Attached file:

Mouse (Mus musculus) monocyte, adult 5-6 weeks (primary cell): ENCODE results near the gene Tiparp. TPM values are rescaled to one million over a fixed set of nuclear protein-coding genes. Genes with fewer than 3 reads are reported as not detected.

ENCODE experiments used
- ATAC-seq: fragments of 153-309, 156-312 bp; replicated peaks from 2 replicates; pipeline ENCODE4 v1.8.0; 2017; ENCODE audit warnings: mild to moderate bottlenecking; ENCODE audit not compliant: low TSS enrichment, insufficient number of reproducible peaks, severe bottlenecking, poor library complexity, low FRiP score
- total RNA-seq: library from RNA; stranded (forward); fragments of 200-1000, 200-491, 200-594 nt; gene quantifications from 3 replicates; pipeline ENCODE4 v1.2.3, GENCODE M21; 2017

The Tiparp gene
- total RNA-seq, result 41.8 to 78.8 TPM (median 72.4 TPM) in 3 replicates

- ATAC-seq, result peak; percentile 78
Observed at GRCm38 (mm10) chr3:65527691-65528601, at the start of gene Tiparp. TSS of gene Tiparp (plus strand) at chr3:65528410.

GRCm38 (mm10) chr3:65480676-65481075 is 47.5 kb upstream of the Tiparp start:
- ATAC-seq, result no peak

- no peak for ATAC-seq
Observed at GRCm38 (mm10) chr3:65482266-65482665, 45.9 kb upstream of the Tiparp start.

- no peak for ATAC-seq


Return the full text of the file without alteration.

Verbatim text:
Mouse (Mus musculus) monocyte, adult 5-6 weeks (primary cell): ENCODE results near the gene Tiparp. TPM values are rescaled to one million over a fixed set of nuclear protein-coding genes. Genes with fewer than 3 reads are reported as not detected.

ENCODE experiments used
- ATAC-seq: fragments of 153-309, 156-312 bp; replicated peaks from 2 replicates; pipeline ENCODE4 v1.8.0; 2017; ENCODE audit warnings: mild to moderate bottlenecking; ENCODE audit not compliant: low TSS enrichment, insufficient number of reproducible peaks, severe bottlenecking, poor library complexity, low FRiP score
- total RNA-seq: library from RNA; stranded (forward); fragments of 200-1000, 200-491, 200-594 nt; gene quantifications from 3 replicates; pipeline ENCODE4 v1.2.3, GENCODE M21; 2017

The Tiparp gene
- total RNA-seq, result 41.8 to 78.8 TPM (median 72.4 TPM) in 3 replicates

- ATAC-seq, result peak; percentile 78
Observed at GRCm38 (mm10) chr3:65527691-65528601, at the start of gene Tiparp. TSS of gene Tiparp (plus strand) at chr3:65528410.

GRCm38 (mm10) chr3:65480676-65481075 is 47.5 kb upstream of the Tiparp start:
- ATAC-seq, result no peak

- no peak for ATAC-seq
Observed at GRCm38 (mm10) chr3:65482266-65482665, 45.9 kb upstream of the Tiparp start.

- no peak for ATAC-seq